The pirate with the knife in his teeth perched in the palm tree beside the store isn't real. Neither is the armed buccaneer greeting visitors inside the front door.
But the booty is. True to its name, Hidden Treasures is an amazing discovery for motorists passing through Topanga Canyon.
Located at a crossroads where the '60s never ended, this vintage store has lured shoppers all the way from Japan and has been featured in publications ranging from Playboy to Vogue.
Kate Moss has said she shops for vintage here. So has Lenny Kravitz. A producer for an international rock star was sitting in a comfortable chair out front on a recent Sunday while his wife shopped for shoes. Students from Pepperdine University make shopping here an extracurricular activity.
Entire families stream in on weekends. Mothers direct their daughters to the outdoor trunk, where, on a recent Monday, one thirtysomething sorted through evening dresses, jean jackets, halter jumpsuits, baby clothes and a pile of other items to select two shirts at the unbeatable price of $1.75 each (limit of three to a customer). Inevitably, young girls are more interested in the colorful rack of tutus on the front walk that seem to serve as beacons for travelers.
The exquisite dresses lining the upper walls tempt the imagination, as do the fancy women's hats on painted mannequin heads commanding the shelves below.
Owner Darrell Hazen, a passionate collector who carved the Tiki statues on the threshold, has an eye for vintage. He managed Aardvarks in Venice before transforming a former dentist's office into Hidden Treasures in the late 1980s.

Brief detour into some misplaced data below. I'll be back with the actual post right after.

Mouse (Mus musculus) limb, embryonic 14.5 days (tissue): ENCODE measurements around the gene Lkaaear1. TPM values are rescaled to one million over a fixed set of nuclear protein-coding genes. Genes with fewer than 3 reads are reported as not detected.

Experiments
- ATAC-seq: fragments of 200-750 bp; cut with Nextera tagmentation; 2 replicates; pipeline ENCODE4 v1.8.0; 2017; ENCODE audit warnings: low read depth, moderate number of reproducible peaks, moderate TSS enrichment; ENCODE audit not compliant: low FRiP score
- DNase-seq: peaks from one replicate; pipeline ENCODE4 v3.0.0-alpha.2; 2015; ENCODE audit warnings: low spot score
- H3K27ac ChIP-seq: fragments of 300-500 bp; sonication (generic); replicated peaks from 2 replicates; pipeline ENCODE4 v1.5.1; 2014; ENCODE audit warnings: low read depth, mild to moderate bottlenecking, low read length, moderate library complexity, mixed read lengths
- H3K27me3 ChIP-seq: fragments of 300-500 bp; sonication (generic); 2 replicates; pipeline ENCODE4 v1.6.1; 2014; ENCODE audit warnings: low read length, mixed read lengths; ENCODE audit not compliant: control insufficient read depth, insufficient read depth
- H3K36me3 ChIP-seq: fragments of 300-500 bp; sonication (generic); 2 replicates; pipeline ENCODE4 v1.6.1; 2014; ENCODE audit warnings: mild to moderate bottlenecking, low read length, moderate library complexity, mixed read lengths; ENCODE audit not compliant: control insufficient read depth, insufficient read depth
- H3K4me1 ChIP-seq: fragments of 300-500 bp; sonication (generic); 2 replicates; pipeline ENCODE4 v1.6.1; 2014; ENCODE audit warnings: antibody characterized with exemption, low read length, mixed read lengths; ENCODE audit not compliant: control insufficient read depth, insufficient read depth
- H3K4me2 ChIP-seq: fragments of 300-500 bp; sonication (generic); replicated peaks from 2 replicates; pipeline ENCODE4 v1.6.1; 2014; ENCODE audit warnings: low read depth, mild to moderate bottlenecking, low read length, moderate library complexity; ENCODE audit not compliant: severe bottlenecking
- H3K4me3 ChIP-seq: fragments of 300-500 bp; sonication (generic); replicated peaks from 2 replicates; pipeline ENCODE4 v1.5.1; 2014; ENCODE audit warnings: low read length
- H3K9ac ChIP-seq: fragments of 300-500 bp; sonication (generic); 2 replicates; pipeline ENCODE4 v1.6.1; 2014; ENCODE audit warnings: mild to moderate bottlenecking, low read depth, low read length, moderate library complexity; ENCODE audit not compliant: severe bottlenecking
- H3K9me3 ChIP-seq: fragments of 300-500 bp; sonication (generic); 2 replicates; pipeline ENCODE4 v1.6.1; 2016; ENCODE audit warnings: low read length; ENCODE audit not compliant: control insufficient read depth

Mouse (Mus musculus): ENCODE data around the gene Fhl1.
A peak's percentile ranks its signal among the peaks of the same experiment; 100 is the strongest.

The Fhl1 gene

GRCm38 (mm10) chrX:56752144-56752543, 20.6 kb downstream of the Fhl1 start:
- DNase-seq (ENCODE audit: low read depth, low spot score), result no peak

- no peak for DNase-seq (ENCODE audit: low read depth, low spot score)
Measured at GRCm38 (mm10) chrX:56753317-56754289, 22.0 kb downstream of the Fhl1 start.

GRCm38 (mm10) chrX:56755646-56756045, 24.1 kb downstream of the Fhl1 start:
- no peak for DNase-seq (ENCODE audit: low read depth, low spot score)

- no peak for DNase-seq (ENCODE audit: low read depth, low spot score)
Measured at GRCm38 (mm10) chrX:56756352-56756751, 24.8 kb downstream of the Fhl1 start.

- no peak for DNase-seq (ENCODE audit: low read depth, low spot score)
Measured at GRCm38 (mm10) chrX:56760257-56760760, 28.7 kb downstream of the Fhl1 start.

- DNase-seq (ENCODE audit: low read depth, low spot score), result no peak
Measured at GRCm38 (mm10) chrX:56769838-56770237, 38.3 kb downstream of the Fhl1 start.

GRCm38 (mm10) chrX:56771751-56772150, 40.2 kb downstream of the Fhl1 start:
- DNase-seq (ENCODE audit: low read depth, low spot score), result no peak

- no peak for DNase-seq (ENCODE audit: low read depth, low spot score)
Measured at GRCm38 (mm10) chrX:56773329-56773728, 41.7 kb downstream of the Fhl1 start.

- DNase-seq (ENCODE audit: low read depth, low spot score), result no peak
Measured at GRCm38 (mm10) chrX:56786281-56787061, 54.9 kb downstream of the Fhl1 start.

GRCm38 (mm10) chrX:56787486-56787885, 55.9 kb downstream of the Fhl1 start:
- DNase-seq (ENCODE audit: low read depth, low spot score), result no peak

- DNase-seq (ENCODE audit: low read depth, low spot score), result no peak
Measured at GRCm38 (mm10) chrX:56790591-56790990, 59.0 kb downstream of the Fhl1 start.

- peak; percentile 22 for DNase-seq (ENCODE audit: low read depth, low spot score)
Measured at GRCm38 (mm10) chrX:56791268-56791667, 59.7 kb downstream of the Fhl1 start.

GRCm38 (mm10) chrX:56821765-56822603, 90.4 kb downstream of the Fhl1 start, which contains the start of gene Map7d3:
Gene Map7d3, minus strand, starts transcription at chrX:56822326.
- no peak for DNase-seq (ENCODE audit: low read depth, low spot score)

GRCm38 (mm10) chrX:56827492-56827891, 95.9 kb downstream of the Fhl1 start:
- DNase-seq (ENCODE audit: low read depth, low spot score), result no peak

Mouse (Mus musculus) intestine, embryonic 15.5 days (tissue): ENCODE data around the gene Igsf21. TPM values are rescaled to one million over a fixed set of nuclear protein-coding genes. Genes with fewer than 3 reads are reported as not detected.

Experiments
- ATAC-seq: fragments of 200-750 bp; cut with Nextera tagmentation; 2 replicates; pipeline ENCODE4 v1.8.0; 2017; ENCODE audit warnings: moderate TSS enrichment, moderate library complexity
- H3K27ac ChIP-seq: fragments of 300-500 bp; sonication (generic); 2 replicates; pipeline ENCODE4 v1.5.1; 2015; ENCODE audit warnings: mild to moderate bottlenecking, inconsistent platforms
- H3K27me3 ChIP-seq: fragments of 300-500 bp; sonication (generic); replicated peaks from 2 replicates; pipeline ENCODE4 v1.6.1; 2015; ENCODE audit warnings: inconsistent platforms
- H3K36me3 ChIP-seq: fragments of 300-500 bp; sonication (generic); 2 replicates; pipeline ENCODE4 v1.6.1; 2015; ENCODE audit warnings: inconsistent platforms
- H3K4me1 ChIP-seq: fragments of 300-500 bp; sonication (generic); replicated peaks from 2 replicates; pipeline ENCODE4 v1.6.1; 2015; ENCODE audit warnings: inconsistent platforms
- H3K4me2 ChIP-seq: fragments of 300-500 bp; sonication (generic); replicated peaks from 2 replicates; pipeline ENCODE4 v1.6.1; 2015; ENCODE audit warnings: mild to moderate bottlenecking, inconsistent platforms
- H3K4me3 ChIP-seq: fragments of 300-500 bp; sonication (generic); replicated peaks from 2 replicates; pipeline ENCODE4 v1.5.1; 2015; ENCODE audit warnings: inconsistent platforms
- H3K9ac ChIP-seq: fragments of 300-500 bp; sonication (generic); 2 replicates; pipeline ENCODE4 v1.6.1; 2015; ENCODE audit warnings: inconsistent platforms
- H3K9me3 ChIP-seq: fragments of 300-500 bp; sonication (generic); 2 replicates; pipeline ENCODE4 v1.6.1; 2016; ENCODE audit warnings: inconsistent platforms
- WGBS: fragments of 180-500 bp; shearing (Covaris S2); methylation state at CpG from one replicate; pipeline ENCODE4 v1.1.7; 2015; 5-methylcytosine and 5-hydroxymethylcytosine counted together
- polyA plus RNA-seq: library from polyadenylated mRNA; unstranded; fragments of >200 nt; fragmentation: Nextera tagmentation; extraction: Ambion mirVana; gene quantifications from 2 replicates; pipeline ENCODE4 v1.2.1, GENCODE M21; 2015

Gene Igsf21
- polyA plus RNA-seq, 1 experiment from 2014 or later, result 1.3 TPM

Luring the mind as well as the passions into a space that seems to exist outside of time, his layout integrates racks of clothing with objets d'art and unexpected elements such as an aquarium, record player and a deep-sea diver mannequin. This creates such a cohesive environment that visitors can forget what they came for and experience the pleasure of being lost in a surrealist maze.
The best approach to shopping the store is following one's gaze. One discovery leads to another. Display items include model ships, old Beatles records, a silk-screen surfboard, signed Elvis photos, decorative clocks and statues, a bowl of marbles, rows of cowboy boots, pails of minerals and baskets of fishnet stockings, fur stoles, patches and aprons.
And, of course, the clothes. On a recent Sunday, a stylish customer seemed thrilled with her purchase of three cashmere sweaters. There are also racks of leather and fringe suede jackets, wool and fur coats, slips, dresses from the 1950s onward, an earring corner and chests of jewelry.
The only thing the boutique doesn't offer in abundance is designer product. And yet, when the goods can be found they are a steal, such as a Nippon beaded cocktail dress for $19 or the Gucci sunglasses for $45 that were snapped up by a local.
Hazen, holding a sheer 19th century beaded vest that looks like it belongs in a museum, says the turnover is high because the store constantly puts out new merchandise, changing stock with the seasons. Dresses range from $12 to $24, topping out at $180 for 1920s and 1930s items. Blouses range from $12 to $20; cashmere sweaters are $12 to $15; and blouses sell for less than $20.
"I love this place," says Anna Vittoria, a yogi and artist who works at the nearby Tribal Oasis Retreat and Healing Center. She contemplates Topanga authenticity while modeling her day's loot, a flawless Indian silk tunic that adds a refined element to her rustic attire. "Everyone here has their own style."
Hidden Treasures, located at 154 S. Topanga Canyon Blvd., is open seven days a week from 10:30 a.m. to 6:30 p.m. Make an appointment if you have vintage to sell. (310) 455-2998Copyright © 2015, Los Angeles Times